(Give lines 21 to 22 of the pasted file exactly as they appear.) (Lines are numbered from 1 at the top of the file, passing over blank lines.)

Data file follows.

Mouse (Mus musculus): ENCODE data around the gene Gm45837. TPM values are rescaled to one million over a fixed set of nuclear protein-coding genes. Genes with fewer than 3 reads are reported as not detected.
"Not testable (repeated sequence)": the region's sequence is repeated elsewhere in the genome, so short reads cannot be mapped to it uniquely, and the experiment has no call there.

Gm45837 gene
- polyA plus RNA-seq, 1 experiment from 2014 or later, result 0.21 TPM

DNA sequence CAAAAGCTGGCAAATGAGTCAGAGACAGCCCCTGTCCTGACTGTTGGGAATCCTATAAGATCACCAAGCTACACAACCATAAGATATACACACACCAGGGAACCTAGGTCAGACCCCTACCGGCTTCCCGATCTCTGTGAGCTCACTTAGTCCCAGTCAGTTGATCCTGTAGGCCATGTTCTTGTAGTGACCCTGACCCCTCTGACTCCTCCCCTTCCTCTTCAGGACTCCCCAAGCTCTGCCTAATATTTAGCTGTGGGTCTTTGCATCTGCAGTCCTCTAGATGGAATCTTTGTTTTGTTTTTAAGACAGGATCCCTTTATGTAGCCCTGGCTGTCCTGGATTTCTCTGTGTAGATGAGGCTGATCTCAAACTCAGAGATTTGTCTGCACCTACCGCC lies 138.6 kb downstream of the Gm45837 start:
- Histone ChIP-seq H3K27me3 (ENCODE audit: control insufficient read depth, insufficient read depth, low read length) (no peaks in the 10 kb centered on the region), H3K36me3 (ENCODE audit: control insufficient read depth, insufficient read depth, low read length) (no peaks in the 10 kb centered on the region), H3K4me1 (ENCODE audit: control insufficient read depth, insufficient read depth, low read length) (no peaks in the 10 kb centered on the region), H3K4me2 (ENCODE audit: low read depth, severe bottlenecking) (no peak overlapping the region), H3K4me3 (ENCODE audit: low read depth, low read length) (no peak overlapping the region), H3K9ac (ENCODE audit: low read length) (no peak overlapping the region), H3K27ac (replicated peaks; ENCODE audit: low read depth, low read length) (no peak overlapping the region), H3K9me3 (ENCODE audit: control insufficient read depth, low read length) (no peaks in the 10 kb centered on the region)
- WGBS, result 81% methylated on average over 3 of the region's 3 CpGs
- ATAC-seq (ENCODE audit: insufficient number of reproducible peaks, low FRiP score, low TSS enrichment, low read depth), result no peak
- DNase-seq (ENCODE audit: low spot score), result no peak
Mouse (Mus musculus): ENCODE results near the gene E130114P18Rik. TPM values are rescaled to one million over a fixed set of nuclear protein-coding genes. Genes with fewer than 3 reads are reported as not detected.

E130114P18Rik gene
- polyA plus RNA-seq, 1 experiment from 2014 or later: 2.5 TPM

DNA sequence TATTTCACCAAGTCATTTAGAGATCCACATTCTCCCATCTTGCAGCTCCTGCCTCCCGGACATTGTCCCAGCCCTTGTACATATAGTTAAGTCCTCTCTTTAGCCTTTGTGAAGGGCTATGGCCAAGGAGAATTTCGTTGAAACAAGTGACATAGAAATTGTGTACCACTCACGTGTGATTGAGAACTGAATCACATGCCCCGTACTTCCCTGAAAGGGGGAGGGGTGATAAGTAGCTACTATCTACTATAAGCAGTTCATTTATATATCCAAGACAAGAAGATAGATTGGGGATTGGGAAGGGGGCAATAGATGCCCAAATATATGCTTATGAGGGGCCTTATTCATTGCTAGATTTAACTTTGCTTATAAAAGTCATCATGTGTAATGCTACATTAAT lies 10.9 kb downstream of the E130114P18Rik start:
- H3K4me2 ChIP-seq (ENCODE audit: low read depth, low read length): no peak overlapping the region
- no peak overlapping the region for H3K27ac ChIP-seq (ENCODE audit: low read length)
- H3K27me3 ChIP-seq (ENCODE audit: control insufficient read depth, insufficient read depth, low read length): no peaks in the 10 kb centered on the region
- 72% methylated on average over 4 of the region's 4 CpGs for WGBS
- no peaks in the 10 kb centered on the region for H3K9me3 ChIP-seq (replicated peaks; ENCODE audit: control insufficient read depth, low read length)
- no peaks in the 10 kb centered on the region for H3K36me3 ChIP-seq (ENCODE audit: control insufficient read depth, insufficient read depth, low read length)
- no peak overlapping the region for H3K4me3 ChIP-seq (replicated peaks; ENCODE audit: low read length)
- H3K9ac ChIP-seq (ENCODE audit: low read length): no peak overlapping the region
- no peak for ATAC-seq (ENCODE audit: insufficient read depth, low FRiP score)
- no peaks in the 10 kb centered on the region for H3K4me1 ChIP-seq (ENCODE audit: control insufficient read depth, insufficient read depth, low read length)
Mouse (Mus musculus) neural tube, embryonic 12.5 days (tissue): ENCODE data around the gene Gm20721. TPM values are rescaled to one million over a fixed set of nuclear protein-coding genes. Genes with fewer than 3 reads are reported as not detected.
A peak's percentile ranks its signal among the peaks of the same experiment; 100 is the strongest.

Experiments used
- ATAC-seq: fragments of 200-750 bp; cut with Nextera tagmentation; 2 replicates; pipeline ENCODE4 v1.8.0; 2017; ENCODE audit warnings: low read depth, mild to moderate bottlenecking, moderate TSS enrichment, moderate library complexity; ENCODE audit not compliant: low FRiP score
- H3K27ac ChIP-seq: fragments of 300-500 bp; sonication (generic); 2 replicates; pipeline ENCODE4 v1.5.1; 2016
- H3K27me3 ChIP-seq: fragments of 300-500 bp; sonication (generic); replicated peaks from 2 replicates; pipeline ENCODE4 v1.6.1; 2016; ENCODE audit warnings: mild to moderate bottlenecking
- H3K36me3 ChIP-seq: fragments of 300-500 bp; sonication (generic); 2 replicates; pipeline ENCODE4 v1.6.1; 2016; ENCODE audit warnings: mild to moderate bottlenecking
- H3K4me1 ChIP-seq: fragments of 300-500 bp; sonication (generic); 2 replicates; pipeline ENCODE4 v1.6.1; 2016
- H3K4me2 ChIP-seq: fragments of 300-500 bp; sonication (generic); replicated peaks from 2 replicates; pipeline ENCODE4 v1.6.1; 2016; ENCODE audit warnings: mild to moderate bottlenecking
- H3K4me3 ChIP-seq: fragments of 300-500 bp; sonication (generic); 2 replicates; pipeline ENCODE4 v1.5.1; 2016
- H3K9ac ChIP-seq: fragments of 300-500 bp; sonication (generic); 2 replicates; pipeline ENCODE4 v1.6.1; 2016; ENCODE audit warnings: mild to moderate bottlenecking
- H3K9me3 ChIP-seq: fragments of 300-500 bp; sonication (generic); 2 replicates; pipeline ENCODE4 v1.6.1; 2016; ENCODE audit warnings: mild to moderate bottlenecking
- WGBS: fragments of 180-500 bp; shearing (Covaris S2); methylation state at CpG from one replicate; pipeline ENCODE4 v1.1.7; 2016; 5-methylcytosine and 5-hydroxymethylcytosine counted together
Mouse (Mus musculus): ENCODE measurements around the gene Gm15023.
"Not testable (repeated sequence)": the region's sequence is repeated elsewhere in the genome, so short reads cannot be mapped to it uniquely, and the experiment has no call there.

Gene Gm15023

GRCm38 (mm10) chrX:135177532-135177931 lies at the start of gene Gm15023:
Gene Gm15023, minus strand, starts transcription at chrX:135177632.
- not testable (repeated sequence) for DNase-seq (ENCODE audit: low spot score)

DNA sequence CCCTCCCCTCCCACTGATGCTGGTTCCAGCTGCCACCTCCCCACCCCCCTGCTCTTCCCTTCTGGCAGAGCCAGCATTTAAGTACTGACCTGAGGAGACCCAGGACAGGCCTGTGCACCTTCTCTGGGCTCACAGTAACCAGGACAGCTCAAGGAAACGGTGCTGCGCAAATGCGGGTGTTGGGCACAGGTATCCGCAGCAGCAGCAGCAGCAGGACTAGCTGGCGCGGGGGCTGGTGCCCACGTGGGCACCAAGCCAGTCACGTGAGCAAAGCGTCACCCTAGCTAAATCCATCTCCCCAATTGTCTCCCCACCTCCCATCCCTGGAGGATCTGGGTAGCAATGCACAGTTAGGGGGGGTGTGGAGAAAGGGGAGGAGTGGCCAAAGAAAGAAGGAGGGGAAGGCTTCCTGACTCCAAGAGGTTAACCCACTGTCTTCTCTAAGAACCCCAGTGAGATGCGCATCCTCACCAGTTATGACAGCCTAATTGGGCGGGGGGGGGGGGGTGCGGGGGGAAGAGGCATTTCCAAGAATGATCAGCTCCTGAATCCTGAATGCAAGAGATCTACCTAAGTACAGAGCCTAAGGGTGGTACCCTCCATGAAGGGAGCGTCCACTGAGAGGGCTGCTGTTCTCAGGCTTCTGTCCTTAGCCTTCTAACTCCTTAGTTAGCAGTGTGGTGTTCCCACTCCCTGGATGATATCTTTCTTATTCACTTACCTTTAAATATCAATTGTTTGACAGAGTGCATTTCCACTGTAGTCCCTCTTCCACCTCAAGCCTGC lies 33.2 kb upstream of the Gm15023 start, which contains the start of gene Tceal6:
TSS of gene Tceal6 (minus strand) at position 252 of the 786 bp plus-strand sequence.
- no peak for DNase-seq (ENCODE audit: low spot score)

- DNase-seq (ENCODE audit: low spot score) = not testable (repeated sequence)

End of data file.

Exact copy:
- H3K9ac ChIP-seq (ENCODE audit: low read length): no peak overlapping the region
- no peak for ATAC-seq (ENCODE audit: insufficient read depth, low FRiP score)